WASHINGTON--The White House will announce Tuesday that President Obama will seek to acquire the Thomson Correctional Center in northwestern Illinois to house detainees now held at the Guantanamo Bay military prison in Cuba, the Chicago Sun-Times has learned.
I reported in Saturday's editions of the Sun-Times that the Obama administration had settled on the nearly vacant Thomson and would be making the announcement soon.
Obama has directed the federal government to proceed with the acquisition of Thomson to house federal inmates under Bureau of Prisons authority and a "limited number" of detainees from the Guantanamo Bay Military prison--estimated to be under 100-- to be housed in a portion of Thomson to be operated by the Department of Defense.
The Bureau of Prisons would occupy 75 percent of the facility and the Defense Department would use 25 percent of the space for the detainees. The plan calls for two "entirely separate facilities side by side."
"Closing the detention center at Guantanamo is essential to protecting our national security and helping our troops by removing a deadly recruiting tool from the hands of al Qaeda. Tomorrow's announcement is an important step forward as we work to achieve our national security objectives," an official said in a statement.
Obama ordered Guantanamo prison closed a year after his inauguration--but will not make the Jan. 21 self imposed deadline because of the unforeseen difficulty in transferring the detainees--numbering about 200--to other countries or to prisons in the U.S.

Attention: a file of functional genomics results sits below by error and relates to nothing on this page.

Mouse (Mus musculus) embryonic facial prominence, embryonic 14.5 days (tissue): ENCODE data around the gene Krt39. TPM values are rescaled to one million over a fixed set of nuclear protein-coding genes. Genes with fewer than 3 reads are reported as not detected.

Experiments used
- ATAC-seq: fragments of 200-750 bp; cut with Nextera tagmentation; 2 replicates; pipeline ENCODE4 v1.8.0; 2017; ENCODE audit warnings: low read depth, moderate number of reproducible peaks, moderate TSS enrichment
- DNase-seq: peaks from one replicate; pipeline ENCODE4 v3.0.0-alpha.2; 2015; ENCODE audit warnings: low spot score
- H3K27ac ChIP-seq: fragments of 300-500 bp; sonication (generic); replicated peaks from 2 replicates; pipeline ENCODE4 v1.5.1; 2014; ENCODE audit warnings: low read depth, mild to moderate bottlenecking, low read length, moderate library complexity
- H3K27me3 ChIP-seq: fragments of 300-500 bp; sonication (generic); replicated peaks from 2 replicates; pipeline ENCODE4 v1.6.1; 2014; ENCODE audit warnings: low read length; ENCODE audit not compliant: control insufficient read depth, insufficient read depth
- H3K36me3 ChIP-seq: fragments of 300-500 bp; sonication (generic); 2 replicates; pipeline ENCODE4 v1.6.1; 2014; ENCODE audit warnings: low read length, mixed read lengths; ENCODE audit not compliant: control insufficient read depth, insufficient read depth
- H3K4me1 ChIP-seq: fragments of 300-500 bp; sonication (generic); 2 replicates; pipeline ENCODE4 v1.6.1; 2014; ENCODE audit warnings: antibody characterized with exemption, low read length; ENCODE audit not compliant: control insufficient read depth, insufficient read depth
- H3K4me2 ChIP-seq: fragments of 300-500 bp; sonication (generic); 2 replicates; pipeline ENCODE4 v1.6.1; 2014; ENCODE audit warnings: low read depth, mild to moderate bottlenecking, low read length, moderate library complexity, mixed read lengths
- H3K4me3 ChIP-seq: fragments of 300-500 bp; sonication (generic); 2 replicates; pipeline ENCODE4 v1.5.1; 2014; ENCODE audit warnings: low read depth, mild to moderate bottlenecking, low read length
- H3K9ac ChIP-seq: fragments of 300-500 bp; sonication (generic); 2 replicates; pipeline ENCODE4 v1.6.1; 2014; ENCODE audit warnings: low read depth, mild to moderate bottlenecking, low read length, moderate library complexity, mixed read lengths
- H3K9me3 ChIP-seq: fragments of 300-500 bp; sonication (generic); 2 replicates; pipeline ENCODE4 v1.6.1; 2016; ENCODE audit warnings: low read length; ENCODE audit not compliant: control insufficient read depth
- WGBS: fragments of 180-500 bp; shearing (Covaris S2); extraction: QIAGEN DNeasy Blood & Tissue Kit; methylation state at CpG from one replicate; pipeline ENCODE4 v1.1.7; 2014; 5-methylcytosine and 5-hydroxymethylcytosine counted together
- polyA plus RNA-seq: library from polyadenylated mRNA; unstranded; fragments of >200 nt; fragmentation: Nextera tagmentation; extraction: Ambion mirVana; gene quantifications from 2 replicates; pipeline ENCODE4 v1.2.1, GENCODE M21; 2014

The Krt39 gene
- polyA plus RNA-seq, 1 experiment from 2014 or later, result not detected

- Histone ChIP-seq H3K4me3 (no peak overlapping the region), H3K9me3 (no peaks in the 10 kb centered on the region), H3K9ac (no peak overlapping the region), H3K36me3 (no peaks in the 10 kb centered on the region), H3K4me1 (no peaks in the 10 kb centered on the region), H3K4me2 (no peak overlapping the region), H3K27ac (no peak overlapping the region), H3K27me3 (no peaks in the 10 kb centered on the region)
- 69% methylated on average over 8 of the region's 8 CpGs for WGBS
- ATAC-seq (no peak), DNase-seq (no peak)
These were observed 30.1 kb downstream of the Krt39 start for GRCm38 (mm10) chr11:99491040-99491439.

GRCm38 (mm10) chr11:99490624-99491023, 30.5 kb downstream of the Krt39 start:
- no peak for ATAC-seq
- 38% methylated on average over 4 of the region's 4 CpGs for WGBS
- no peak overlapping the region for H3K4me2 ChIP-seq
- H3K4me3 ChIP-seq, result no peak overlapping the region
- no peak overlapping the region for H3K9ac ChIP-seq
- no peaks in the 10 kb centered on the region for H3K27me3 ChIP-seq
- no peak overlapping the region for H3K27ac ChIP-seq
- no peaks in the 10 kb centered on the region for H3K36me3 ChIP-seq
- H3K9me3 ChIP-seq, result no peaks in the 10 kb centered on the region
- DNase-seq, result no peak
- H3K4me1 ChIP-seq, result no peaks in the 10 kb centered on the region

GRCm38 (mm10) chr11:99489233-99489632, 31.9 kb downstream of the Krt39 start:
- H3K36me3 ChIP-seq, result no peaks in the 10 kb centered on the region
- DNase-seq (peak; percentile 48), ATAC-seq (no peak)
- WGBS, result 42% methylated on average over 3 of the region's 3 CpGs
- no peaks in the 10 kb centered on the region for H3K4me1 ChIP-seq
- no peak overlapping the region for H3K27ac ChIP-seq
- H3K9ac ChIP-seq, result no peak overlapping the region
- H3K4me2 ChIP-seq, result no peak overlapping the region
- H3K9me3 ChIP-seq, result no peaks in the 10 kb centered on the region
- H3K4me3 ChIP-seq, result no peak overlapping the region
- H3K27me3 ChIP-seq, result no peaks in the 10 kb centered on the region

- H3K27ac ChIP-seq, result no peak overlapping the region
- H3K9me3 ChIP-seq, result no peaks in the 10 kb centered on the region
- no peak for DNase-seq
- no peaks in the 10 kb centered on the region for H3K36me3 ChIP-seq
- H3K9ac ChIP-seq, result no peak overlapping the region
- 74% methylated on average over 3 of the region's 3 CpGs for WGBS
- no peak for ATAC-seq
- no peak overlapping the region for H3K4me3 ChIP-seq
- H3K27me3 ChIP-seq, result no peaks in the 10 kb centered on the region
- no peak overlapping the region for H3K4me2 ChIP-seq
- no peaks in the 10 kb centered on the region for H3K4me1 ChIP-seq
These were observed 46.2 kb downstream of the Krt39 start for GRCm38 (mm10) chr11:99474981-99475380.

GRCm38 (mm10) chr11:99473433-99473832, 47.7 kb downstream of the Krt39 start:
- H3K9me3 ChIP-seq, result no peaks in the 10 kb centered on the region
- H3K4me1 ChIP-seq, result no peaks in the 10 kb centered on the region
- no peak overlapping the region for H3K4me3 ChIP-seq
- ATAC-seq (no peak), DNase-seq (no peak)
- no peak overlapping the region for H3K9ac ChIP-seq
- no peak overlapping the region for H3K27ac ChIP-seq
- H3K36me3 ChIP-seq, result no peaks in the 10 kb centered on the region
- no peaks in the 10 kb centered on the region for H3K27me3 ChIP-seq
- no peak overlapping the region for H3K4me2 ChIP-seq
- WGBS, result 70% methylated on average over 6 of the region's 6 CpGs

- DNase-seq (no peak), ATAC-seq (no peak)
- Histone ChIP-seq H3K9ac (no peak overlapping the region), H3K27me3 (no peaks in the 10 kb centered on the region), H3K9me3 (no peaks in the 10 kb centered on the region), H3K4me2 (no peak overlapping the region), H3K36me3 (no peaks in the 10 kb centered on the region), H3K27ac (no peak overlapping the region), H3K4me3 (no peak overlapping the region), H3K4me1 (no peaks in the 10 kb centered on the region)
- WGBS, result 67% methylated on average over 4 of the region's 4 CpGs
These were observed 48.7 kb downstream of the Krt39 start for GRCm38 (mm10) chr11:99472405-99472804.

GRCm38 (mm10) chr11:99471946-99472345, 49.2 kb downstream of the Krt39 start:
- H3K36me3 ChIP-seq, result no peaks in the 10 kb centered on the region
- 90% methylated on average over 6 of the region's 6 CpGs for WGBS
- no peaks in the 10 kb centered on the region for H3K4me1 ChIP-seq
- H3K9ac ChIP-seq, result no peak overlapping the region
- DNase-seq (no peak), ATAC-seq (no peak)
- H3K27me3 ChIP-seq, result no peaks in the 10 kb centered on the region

Gov. Quinn and Sen. Dick Durbin (D-Ill.) champions of the project--arguing that it will create a jobs boom in a part of the state with high unemployment--will be briefed by administration officials at the White House Tuesday afternoon on how the acquisition will proceed. GOP members of the congressional delegation have been critical of the plan.
Thomson, built in 2001, has 1,600 maximum-security cells and a 200-bed minimum-security unit. The Bureau of Prisons, according to an Obama team memo, "plans call for its portion of the facility to be a higher-security prison with 2,000 inmates."
The detainees to be housed at Thomson are those suspected terrorists who will neither be freed nor tried.
One of the next steps--after the official announcement--is for the 12-member State of Illinois Commission on Government Forecasting and Accountability, which plays an advisory role in the acquisition process.
Once Quinn says in writing he wants to sell a state property, the state Central Management Services department has to declare it surplus; it has to be offered first to local units of government to see if they want to buy Thomson then there is an appraisal and then the Commission on Government Forecasting and Accountability looks at the sale to determine if it is a good idea; in this case the outcome seems certain to be that it is.
The law calls for the 12-member body to have a formal hearing process, which includes a "detailed public examination of the impact of closing a state facility, including the economic impact." The Illinois Department of Corrections would also conduct there own economic impact analysis.
The commission findings are advisory and in the end, the Illinois General Assembly cannot veto what Quinn wants to do.
The decision comes days after the White House downplayed a memo dated Dec. 10 prepared by federal authorities to prepare for the sale of the state prison to the federal government; the memo was disclosed Friday by Andrew Breitbart's "Big Government" web site. A government official said the memo was a "predecisional" document--coining a new word--but the Tuesday announcement shows clearly the government was poised to make the announcement.